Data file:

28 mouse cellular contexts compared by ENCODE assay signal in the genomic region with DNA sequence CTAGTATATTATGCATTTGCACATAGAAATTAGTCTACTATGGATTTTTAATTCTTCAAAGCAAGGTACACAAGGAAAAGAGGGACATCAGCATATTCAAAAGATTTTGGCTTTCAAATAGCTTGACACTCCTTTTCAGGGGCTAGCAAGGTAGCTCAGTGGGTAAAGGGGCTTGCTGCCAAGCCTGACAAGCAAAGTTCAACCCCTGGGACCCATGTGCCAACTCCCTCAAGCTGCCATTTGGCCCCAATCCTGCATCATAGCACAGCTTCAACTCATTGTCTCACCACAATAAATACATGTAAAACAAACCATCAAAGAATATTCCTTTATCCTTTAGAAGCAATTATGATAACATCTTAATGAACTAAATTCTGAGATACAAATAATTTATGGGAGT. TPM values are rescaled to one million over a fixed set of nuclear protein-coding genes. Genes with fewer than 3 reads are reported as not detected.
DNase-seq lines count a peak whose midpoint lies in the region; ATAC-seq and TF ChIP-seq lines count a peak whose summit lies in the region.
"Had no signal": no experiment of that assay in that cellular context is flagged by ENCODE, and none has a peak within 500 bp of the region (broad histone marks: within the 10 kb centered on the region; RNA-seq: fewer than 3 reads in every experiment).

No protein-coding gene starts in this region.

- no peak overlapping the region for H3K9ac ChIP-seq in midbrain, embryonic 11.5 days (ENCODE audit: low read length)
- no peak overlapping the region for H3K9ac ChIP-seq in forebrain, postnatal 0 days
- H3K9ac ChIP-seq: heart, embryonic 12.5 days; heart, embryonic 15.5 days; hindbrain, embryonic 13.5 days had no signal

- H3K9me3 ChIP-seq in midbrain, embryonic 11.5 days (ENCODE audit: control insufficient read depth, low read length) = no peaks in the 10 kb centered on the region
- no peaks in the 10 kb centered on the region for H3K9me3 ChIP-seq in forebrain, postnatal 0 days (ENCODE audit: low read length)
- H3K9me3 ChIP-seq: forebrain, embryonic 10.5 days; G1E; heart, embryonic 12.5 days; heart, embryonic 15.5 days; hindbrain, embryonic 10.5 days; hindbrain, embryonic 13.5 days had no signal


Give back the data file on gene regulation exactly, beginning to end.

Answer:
28 mouse cellular contexts compared by ENCODE assay signal in the genomic region with DNA sequence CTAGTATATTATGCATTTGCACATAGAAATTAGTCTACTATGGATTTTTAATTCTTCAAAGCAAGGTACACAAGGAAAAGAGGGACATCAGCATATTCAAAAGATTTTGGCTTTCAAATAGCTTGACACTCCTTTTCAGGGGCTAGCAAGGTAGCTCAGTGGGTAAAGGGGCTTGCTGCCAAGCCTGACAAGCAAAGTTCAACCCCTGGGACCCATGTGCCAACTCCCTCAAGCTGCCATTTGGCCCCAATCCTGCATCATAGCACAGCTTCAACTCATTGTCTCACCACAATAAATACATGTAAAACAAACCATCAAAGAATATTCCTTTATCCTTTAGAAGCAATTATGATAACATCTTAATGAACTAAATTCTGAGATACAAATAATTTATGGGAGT. TPM values are rescaled to one million over a fixed set of nuclear protein-coding genes. Genes with fewer than 3 reads are reported as not detected.
DNase-seq lines count a peak whose midpoint lies in the region; ATAC-seq and TF ChIP-seq lines count a peak whose summit lies in the region.
"Had no signal": no experiment of that assay in that cellular context is flagged by ENCODE, and none has a peak within 500 bp of the region (broad histone marks: within the 10 kb centered on the region; RNA-seq: fewer than 3 reads in every experiment).

No protein-coding gene starts in this region.

- no peak overlapping the region for H3K9ac ChIP-seq in midbrain, embryonic 11.5 days (ENCODE audit: low read length)
- no peak overlapping the region for H3K9ac ChIP-seq in forebrain, postnatal 0 days
- H3K9ac ChIP-seq: heart, embryonic 12.5 days; heart, embryonic 15.5 days; hindbrain, embryonic 13.5 days had no signal

- H3K9me3 ChIP-seq in midbrain, embryonic 11.5 days (ENCODE audit: control insufficient read depth, low read length) = no peaks in the 10 kb centered on the region
- no peaks in the 10 kb centered on the region for H3K9me3 ChIP-seq in forebrain, postnatal 0 days (ENCODE audit: low read length)
- H3K9me3 ChIP-seq: forebrain, embryonic 10.5 days; G1E; heart, embryonic 12.5 days; heart, embryonic 15.5 days; hindbrain, embryonic 10.5 days; hindbrain, embryonic 13.5 days had no signal